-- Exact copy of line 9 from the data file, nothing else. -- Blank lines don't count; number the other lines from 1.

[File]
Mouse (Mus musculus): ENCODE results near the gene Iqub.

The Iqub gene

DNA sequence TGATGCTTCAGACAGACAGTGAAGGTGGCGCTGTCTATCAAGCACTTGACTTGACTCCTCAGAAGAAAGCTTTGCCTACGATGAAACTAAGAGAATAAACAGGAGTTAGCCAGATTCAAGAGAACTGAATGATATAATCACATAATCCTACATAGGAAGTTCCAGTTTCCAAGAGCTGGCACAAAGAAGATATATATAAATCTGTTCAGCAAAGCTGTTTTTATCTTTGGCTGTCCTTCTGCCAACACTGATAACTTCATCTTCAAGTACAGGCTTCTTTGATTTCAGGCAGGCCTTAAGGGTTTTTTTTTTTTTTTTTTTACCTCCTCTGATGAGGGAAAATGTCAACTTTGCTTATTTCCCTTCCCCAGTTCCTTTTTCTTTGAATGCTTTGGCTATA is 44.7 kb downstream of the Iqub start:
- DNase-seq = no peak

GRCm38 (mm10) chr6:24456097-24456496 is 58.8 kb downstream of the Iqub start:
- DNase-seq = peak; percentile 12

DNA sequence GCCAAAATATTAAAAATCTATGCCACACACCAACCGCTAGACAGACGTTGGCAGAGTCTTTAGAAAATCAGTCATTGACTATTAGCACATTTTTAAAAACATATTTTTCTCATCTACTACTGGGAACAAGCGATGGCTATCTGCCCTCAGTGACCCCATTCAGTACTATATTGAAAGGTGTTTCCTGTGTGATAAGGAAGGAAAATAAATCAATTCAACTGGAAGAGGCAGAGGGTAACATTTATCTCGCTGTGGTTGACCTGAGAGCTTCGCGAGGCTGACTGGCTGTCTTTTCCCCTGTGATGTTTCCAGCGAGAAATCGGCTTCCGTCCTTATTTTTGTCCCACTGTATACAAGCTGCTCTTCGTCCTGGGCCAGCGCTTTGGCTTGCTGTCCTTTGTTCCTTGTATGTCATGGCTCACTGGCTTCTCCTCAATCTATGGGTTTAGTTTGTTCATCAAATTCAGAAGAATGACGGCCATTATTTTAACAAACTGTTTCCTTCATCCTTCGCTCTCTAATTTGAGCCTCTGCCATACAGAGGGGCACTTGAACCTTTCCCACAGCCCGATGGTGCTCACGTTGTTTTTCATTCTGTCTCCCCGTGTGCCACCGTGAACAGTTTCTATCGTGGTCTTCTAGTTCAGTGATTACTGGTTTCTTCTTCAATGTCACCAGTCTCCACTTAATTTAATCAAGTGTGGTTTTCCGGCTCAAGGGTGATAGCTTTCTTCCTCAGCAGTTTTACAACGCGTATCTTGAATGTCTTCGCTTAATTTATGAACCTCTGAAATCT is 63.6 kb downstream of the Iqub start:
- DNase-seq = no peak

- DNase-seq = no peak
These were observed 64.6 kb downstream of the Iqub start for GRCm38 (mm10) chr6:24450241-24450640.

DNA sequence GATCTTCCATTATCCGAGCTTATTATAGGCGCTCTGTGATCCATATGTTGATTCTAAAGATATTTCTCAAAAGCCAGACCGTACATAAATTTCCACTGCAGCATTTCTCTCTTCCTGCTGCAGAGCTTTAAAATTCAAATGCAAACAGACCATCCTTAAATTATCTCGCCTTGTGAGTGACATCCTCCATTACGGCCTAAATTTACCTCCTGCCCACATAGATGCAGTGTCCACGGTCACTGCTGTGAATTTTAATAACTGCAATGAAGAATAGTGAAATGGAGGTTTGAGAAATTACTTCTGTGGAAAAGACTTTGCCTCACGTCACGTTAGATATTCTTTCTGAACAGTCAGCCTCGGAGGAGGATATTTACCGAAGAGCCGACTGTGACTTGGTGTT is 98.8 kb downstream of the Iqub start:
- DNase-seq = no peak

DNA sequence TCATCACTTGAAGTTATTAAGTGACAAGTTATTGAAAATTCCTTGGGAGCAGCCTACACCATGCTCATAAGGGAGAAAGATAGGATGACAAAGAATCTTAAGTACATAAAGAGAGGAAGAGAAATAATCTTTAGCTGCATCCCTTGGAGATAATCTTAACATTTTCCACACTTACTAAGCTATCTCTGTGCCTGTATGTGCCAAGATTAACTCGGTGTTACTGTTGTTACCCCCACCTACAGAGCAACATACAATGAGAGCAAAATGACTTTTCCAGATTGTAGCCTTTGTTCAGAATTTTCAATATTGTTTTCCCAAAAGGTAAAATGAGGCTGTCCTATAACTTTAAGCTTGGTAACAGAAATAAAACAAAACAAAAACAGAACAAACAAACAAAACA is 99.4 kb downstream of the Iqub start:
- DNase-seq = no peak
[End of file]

- DNase-seq = no peak